“Those who have chosen a writing life have already surrendered a portion of their DNA,” she reads. “I mean, who says that? My mother.” She pauses. “So that’s the hard part, and here I’m a bit on the verge of tears because it’s hard not to have her any more.”

The project has been emotional for Anne. Shields did not live long enough to see her oldest daughter publish a novel, but they did collaborate on a short story, A Wood, passing the pages back and forth, following ground rules they established as they set out. And Shields always encouraged input from family members in her writing. (Anne’s husband, an accountant, discerned that Shields had miscounted the number of people attending the dinner in Larry’s Party, for instance.)

“She was just so unshielded about both her writing and her writing process. She was so open and inviting, generous,” says Anne.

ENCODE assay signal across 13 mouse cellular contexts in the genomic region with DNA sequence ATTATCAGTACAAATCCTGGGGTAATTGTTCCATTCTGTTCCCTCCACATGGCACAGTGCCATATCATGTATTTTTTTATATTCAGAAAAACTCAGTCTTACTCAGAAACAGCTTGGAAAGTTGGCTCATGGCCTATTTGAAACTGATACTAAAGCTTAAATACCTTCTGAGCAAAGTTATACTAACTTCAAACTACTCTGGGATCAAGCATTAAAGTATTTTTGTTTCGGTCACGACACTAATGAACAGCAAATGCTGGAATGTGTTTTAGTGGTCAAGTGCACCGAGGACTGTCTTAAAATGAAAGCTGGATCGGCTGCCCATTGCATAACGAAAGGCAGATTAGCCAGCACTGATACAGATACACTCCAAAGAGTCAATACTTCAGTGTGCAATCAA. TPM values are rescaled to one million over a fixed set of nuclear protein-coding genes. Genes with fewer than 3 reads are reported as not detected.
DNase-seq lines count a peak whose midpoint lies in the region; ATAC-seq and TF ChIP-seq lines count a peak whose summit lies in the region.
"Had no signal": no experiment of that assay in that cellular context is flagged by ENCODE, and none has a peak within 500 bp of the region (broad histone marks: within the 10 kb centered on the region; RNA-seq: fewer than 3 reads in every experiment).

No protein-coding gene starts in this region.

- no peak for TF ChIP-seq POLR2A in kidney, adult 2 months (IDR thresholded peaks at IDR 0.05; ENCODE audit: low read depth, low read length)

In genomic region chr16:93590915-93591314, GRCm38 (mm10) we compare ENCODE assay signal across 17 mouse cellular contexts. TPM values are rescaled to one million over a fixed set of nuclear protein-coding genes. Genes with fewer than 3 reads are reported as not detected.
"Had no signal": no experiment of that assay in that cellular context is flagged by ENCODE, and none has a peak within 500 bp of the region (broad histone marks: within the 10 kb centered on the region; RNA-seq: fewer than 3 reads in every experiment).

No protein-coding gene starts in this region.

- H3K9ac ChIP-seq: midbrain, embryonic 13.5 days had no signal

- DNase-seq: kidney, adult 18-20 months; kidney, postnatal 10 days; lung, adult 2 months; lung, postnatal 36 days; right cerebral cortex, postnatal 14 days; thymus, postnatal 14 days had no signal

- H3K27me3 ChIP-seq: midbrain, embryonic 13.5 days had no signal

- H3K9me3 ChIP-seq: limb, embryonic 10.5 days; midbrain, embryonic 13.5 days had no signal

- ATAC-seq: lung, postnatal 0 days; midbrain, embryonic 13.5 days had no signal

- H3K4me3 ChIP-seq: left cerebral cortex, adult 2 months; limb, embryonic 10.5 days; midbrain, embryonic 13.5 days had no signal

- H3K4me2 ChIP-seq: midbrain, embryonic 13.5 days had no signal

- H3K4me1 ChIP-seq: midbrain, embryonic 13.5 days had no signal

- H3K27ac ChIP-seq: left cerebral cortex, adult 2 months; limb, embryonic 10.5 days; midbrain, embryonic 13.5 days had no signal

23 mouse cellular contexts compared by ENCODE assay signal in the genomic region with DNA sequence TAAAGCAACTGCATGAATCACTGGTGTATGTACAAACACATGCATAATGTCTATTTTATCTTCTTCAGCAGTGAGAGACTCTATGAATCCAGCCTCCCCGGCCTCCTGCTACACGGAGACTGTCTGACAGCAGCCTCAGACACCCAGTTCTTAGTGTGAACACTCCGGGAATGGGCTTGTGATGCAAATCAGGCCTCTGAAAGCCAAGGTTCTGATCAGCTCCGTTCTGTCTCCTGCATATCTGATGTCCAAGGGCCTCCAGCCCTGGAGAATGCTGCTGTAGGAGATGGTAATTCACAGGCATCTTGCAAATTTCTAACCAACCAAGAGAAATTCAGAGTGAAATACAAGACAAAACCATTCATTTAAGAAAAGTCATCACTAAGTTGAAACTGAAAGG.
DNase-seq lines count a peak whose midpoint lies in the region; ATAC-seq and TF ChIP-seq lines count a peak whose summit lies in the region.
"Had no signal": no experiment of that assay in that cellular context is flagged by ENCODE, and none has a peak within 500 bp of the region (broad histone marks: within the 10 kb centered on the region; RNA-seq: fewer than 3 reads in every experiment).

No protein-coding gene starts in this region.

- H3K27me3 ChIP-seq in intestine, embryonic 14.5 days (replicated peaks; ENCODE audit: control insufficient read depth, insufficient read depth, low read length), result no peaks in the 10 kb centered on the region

For Nicholas, who was 11 when Shields died, this research project – conducted over an Ottawa summer after he completed university studies – offered new insight into not just her talent but her character.

“I didn’t know what to expect and I was surprised for the most part not about all the writing advice, but about how much personal information I found,” he says. “And it really helped me gain a more three-dimensional idea of who my grandmother was.”

One piece of advice Nicholas took directly from the files and applied to this book was Shields’s suggestion that an author tell a story as if he or she was whispering it into the ear of a close friend or loved one. “That made it a lot easier for me to figure out what the message I was trying to get across was,” he says.